DO NOT BE DECEIVED BY NAMES: When both VCU and Butler made the Final Four, instant reaction from many in the sports community was that the lack of a marquee school in one semifinal would hurt CBS' ratings. THE DAILY asked ESPN Senior VP/Research & Analytics Artie Bulgrin whether marquee teams or competitive games drive ratings more. "It has always been a combination," he said. Bulgrin pointed to the fact that there has been just a 2.4 rating point range in 10 of the 11 Final Fours from '00 to '10 when you average both games (8.0-10.4). He suggested that shows the VCU-Butler game should perform well in TV ratings. In '03, ratings were hurt when Kansas beat Marquette by 33 points in the first game, hurting the lead-in for the second game (Texas-Syracuse) (John Ourand, THE DAILY). CNBC's Darren Rovell added, "Cinderellas aren't necessarily a positive for ratings. CBS would rather have two powerhouses." But Rovell noted last year's Duke-Butler national championship game "actually had the highest ratings in eight years" ("Street Signs," CNBC, 3/28).

PREPPED FOR THE BIG GAME: CBS will feature a three-man booth for the first time in their broadcasting of the Final Four, but announcers Jim Nantz, Clark Kellogg and Steve Kerr stressed that their experience working together during the Big Ten tournament and the First Four games in Dayton would pay dividends during this weekend's coverage. "The chemistry was there right away," said Nantz. "The neat thing is there is not a battle of egos. That is not going to be an issue." Nantz noted the trio also would be better due to the ability to focus on just the games as opposed to having a "big-picture slant" in discussing the upcoming tournament during previous broadcasts. "Now we're going to be locking in on games that are crucial," he said (Cooper). Meanwhile, in California, Doug Krikorian wrote it is "bad enough that ESPN college basketball analyst Jay Bilas is a shameless shill for the NCAA." But Krikorian adds, "What I find even worse is his know-it-all pomposity that inspires my hitting the mute button as it's his turn to give the party line on any controversial subject like officiating, which I think has been too often unnecessarily intrusive during the tournament" (Long Beach PRESS-TELEGRAM, 3/29).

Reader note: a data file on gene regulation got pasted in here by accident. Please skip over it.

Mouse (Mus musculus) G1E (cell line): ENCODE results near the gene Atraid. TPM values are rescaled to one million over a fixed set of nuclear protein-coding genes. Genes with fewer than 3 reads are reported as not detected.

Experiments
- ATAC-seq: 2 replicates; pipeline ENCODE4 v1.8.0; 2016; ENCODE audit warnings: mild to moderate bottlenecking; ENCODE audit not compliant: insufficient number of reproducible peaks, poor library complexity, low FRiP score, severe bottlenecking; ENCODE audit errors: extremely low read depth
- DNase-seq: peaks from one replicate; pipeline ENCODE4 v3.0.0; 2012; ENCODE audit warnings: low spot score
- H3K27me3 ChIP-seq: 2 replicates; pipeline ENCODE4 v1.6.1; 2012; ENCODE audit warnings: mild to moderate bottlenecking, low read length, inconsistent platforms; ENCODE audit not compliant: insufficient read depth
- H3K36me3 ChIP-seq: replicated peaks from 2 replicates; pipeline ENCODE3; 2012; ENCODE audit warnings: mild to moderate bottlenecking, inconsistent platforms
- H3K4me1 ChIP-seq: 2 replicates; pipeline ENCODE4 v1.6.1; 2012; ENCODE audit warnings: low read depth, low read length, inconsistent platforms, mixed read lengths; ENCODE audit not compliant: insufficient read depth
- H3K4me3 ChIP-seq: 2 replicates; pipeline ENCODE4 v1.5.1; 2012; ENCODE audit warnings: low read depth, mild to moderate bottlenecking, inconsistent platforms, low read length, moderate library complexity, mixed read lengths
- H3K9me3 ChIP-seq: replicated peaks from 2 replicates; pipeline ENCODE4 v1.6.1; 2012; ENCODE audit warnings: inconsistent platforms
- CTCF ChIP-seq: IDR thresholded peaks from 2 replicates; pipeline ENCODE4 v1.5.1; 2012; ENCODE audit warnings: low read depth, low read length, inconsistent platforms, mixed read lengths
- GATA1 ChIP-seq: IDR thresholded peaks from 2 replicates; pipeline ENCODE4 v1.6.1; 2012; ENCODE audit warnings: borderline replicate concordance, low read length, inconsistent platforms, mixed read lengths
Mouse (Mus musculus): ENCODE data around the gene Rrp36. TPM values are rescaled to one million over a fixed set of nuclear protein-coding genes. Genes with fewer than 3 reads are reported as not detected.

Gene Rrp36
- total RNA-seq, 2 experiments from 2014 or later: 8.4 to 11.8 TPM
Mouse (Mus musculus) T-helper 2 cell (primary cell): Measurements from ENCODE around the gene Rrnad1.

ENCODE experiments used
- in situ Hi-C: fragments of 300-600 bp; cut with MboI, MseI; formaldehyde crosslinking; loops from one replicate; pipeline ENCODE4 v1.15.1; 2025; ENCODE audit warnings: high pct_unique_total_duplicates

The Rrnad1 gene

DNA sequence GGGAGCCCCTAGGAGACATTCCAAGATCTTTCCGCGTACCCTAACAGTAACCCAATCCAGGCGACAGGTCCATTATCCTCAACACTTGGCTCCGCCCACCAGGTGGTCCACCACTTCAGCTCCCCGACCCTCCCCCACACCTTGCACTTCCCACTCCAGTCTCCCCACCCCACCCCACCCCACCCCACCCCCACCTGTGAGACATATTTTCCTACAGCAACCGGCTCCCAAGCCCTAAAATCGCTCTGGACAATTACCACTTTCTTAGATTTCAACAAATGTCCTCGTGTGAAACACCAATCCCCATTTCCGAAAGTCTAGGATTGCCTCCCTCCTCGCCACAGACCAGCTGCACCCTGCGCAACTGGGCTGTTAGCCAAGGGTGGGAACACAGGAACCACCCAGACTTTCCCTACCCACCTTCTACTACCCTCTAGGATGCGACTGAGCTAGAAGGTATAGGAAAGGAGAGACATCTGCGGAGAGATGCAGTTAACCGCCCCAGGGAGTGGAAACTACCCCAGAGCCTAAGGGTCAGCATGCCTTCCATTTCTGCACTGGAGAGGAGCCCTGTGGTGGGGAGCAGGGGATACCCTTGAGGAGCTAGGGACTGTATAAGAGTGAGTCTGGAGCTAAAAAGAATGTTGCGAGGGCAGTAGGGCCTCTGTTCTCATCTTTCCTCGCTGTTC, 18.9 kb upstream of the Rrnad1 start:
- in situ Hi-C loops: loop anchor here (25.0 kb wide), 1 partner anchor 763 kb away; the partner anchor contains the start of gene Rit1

MMOD ON THE RISE AGAIN: March Madness on Demand through the first two weeks of the tournament has seen a 60% increase in total visits across online, iPad and iPhone apps. There were 41.6 million visits across MMOD broadband and mobile platforms from the start of the First Four on March 15 to Sunday. The tournament to date also has garnered 12.7 million total hours of streaming video through MMOD online and the iPad and iPhone apps (Turner). ADWEEK's Mike Shields reported MMOD for the entire '10 tournament "generated 11.7 million hours of live streaming video and audio." The increase "appears to be at least partially driven by the popularity of Apple products." However, Web viewers also "hung around longer, as users averaged 64 minutes of streaming from Mar. 15-27, while mobile users averaged 25 minutes over the same time period." Turner and CBS "have so far declined to release ad revenue figures for 2011 -- though given the robust online video market, dollars are surely up significantly" (ADWEEK.com, 3/28).